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Much surrounding the answer to this interesting question stems from the meaning of the archaic word ‘soke’.

At the time of the Norman Conquest, soke generally meant ‘jurisdiction’.  Thus, during the medieval period, mills of all types were governed by ‘milling soke’.  In other words a mill was the property of the feudal lord of the manor, who gained a monopoly over milling and his tenants were bound to grind their corn at the mill at a fixed rate of toll.  The rate varied, but it was usually one sixteenth of the corn ground.

Moving on to this apparently absurd question of ‘who owns the wind?’ we find that the question has a long legal pedigree.  Under feudal law anyone could construct or erect a windmill on his heritage, provided that it was not within the jurisdiction of a lord possessing manorial milling soke rights; within the manor, a windmill’s owner (the lord of the manor) possessed the right to use all wind necessary to drive his mill and thus became, de facto, owner of the wind.

At the extinction of milling soke, the monopoly of corn-grinding — and thus ownership of the wind —  disappeared, but not quite.  If an ancient prescriptive right already existed, the monopoly protecting the mill from any interference with its aerial motive-power — for example by erecting buildings or planting trees in the close vicinity — might continue by Act of Parliament.  Thus, a clause from the Act for the enclosure of the Wavertree Common Lands near Liverpool, whereon stood an ancient soke mill, reads:

If any person or persons shall erect or build any house or building, or shall plant any tree or trees within the distance of two hundred yards from a certain windmill situate on the common, or shall suffer any tree or trees planted without the distance aforesaid to grow to such a height as to prevent the going of the said windmill, the same shall be and is hereby declared a nuisance, and shall and may be removed or prevented by the said lord of the manor or the owner or occupier of the said windmill.”

However, in contrast to the above, in 1861 a plaintiff — who since 1856 had owned a windmill built in 1829 — claimed a right to enjoy the benefit of the currents of air from the west.  The defendant had interfered with this right by building a school-house only 25 yards from the mill, which impeded all westerly air currents from reaching the mill, thus causing a loss of £300.  An injunction was sought restraining the defendants from continuing the injury, but the claim failed.  Given the changing wind directions, it was held that the defendant could only have interfered with the flow of wind to the mill if he had built a wall all the way around it, which he had not. (Webb v. Bird [1863] 13 CB 841).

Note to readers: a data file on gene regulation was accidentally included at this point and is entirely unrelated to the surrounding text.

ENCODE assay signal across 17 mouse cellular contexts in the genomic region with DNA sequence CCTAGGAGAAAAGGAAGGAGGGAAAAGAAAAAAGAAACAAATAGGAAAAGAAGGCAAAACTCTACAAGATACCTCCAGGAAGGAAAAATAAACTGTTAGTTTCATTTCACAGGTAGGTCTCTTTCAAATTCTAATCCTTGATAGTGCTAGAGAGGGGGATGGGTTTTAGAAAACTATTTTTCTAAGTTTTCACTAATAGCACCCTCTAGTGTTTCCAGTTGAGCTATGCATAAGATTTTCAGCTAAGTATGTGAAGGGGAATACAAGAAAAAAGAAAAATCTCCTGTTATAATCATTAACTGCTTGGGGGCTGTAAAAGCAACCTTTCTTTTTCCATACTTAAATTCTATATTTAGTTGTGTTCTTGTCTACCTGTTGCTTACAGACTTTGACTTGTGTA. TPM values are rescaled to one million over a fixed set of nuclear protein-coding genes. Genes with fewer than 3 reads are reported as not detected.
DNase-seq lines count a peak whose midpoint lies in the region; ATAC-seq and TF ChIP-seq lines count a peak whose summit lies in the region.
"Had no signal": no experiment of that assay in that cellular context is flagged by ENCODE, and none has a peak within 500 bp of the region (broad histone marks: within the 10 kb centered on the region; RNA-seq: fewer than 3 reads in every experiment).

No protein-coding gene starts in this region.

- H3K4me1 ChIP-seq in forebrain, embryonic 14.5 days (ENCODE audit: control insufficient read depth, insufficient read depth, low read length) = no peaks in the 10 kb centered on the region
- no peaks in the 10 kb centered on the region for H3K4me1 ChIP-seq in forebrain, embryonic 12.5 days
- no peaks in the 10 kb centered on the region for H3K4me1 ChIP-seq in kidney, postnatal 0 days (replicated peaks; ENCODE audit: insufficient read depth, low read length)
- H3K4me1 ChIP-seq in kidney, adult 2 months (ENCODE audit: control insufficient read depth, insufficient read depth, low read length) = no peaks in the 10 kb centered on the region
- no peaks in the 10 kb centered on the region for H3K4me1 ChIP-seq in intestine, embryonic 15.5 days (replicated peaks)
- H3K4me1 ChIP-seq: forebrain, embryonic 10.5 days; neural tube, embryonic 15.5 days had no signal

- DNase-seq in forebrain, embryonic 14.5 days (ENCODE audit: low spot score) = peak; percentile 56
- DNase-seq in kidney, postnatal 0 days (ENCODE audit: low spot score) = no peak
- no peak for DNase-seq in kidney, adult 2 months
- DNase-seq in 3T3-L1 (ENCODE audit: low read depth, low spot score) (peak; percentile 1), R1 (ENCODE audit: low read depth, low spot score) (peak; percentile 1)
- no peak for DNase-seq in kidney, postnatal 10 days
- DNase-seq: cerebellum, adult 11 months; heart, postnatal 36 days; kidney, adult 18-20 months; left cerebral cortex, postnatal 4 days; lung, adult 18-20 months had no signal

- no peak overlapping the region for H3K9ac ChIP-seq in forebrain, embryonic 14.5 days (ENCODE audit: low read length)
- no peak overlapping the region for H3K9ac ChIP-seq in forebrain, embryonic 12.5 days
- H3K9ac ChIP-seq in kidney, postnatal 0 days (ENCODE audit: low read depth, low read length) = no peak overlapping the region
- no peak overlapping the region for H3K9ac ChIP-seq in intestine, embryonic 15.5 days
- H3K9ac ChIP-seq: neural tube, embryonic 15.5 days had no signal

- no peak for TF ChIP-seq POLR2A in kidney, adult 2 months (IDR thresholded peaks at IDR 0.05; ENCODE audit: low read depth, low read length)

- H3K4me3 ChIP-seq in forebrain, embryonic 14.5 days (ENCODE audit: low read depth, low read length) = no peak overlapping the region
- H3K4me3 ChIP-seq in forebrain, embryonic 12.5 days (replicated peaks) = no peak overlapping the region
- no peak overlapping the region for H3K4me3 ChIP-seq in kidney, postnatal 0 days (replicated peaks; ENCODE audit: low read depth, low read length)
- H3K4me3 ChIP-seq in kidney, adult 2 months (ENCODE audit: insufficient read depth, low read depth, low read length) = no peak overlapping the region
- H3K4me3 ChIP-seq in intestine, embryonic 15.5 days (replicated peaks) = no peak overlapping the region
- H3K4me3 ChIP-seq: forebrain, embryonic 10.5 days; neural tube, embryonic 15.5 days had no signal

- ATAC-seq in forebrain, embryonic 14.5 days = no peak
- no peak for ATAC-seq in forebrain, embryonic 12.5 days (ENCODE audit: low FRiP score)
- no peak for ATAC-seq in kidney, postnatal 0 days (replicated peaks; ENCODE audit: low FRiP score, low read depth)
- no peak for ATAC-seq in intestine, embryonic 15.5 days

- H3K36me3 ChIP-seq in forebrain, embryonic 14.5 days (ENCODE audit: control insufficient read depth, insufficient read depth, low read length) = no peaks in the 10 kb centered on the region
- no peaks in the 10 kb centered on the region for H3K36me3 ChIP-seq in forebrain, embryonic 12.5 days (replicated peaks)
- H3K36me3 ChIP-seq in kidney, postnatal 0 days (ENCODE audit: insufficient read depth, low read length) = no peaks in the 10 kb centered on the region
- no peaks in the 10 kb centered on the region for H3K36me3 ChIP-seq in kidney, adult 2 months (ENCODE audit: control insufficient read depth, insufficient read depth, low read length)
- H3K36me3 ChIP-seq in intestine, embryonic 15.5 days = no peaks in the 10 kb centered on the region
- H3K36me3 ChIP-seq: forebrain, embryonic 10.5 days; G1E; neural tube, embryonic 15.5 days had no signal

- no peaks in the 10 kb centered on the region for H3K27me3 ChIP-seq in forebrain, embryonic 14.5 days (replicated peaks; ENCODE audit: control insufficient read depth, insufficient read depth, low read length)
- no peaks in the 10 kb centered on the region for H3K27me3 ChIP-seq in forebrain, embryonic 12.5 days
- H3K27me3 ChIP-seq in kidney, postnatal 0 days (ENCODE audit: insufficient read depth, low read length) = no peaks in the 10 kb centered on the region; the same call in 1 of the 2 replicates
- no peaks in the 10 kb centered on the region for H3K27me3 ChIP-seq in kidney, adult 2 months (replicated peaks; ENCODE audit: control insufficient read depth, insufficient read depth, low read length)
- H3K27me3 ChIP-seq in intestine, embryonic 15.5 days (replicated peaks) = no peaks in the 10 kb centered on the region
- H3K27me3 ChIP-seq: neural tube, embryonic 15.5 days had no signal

Another case involving the flow of wind to a windmill to come before the courts involved vote rigging — bribing a constituent to vote for a particular candidate.  The following evidence was presented at a hearing held into corrupt practices during an election at Aylesbury:

“. . . . The next case of bribery is that of a person named Cheshire.  He had a small piece of land on which there is a windmill, and the best part of its value arose from the mill upon it; but a windmill is not much use unless there is plenty of wind.  It happened there was a large clump of trees on one side of the mill which stopped the wind, and Cheshire was exceedingly anxious to get rid of that clump of trees.  He, indeed, said if he could get rid of the trees it would improve the value of the mill £30 a-year, and he let it be known that his vote would depend on getting rid of this clump of trees, and that he was perfectly ready to vote for Bernard and Smith on these terms.  This came to Mr. H. Bull’s ears, and he promised if Cheshire would vote for Bernard and Smith that he would remove the trees within one week.  He accordingly on that promise voted for Bernard and Smith.”

Bucks Herald, 30th July, 1859.

With the proliferation of wind turbines, similar cases involving ownership of the wind might well re-emerge.  Research in the USA has shown that a wind turbine creates a “wake” of turbulent air that can reduce the energy produced by other wind turbines sited up to half a mile behind it.  If a downwind turbine is being run for commercial purposes, this might effect its profitability, and there are now regulations in some states that require a buffer zone to be created between wind turbines to prevent wake problems.